Id. 1400.5300. The rule requires an agency to file its proposed notice of and order for hearing together with a request for the assignment of an ALJ before a contested case is commenced under Minn. R. 1400.5600, subp. 1 (2013). Since this is the initial referral of a contested case to the OAH, and since the word referral rather than commenced or filed is used, the request for an ALJ under part 14.00.5300 must be the referral contemplated in the consolidation rule. Such a construction is consistent with part 1400.7600, which prohibits an agency from deciding any motions after a judge has been assigned to a contested case. The initial referral of a contested case is frequently made by telephone. Where that is done, the date of the telephone call would be the operative date by which the agency may consolidate cases.
 Id. 1400.6350, subp. 2.
 Id., subp. 6.
 Id., subp. 3.
 Id., subp. 6.
 Id., subp. 4. It is unclear when a contested case is submitted. It could mean when filed, commenced, or referred.
 Id., subp. 5.
 Id., subp. 7.
 Normally this should be the hearing date originally noticed by the agency, and not the first actual day of hearing. If the hearing is continued, the time for filing a severance petition should not be changed. Severance petitions should be resolved promptly so that unnecessary delays and expenses, such as those concomitant with discovery, can be avoided.
 The rule does not mention objections to severance petitions, but parties would have a right to file them. The whole purpose of the severance petition process is to review prior ex parte consolidation decisions and provide the parties with an opportunity to address them.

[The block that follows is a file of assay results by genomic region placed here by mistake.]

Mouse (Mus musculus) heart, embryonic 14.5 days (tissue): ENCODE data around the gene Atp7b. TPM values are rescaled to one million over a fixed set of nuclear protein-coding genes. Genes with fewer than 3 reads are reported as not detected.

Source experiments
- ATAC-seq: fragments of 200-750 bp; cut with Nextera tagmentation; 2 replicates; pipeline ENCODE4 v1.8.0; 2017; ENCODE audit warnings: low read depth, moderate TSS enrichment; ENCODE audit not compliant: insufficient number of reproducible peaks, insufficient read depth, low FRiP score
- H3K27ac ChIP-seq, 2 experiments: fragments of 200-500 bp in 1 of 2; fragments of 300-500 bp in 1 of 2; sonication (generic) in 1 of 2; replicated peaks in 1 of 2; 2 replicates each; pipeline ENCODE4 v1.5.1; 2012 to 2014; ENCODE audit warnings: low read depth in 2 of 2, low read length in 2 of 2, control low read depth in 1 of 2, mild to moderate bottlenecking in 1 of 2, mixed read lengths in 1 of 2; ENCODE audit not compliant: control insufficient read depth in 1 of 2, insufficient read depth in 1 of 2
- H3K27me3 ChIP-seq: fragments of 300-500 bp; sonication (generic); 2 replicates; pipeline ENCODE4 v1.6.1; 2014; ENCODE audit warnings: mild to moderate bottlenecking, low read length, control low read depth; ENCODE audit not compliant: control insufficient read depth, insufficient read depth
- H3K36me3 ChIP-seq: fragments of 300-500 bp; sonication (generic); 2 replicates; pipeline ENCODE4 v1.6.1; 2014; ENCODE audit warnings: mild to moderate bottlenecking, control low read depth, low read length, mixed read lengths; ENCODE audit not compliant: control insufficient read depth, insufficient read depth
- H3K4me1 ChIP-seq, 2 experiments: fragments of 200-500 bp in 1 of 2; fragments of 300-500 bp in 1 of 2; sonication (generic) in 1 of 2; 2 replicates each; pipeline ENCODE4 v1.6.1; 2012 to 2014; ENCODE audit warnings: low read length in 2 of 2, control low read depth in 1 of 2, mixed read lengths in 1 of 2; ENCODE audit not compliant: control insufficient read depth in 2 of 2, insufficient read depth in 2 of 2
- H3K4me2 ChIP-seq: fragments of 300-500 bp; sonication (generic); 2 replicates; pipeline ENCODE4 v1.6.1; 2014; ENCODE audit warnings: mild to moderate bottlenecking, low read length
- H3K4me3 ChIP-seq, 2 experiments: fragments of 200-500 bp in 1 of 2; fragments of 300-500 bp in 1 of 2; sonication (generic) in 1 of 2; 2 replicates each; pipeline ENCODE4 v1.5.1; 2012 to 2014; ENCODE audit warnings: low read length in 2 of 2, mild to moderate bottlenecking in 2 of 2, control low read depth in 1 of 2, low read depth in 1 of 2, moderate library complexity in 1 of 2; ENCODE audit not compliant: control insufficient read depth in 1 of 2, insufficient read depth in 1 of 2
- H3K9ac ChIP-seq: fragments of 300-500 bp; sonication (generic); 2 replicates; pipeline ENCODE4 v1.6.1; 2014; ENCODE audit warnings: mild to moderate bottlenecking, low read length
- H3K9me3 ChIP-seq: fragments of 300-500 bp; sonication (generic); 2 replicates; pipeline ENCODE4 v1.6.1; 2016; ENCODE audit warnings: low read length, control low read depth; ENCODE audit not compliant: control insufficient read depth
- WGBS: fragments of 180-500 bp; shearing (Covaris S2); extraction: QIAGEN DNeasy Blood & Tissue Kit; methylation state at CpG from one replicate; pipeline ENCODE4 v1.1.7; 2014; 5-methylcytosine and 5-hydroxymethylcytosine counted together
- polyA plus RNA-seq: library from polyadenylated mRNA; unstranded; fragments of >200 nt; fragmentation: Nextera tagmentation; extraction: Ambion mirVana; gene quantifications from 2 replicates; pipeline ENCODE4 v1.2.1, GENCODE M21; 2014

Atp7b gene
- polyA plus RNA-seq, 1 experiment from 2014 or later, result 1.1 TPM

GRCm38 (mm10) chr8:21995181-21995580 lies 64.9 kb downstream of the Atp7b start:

Minn. R. 1400.6350, subp. 7 (2013).
 Am. Trucking Ass’n v. United States, 326 U.S. 77, 83 (1945); Bostick v. Martin, 247 Cal. App. 2d 179, 183, 55 Cal. Rptr. 322, 324 (1966); Bayron v. N.Y. State Dep’t of Motor Vehicles, 284 N.Y.S.2d 187, 187, 28 A.D.2d 993, 993, (1967).
 Wales v. United States, 108 F. Supp. 928, 932 (N.D. Tex. 1952).
 Chi. B. & Q. R.R., 154 Neb. 281, 287, 47 N.W.2d 577, 581 (1951).
 Great W. Packers Express, Inc. v. United States, 263 F. Supp. 347, 350 (D. Colo. 1966).
 Ashbacker Radio Corp. v. FCC, 326 U.S. 327, 333 (1946).
 REA Express, Inc. v. United States, 568 F.2d 940, 950 (2d Cir. 1977); Delta Airlines v. CAB, 228 F.2d 17, 21 (D.C. Cir. 1955). The doctrine is not limited to the transportation or communications fields. See, e.g., Bio-Medical Applications of Clearwater v. Dep’t of Health, 370 So. 2d 19, 20 (Fla. Dist. Ct. App. 1979) (discussing the licensure of a kidney dialysis center); Bay State Harness Horse Racing & Breeding Ass’n v. State Racing Comm’n, 342 Mass. 694, 702, 175 N.E.2d 244, 250 (1961) (discussing mutually exclusive horse racing licenses); Huron Valley Hosp. v. Mich. State Health Facility Comm’n, 110 Mich. App. 236, 248, 312 N.W.2d 422, 427 (1981) (hospital certificate of need).
 Midw. Gas Transmission Co. v. Fed. Energy Regulatory Comm’n, 589 F.2d 603, 621 (D.C. Cir. 1978).
 See, e.g., Bio-Medical Applications, 370 So. 2d at 23.
 Hentges v. Minn. Bd. Water & Soil Res., 638 N.W.2d 441, 448-49 (Minn. Ct. App. 2002).
 In re Commodore Hotel Fire & Explosion Case, 318 N.W. 2d 244, 246 (Minn. 1982). In State v. Sports & Health Club, 370 N.W.2d 844, 848 (Minn. 1985), the court held that discretionary review of liability and class certifications in human rights cases is available in an appropriate case.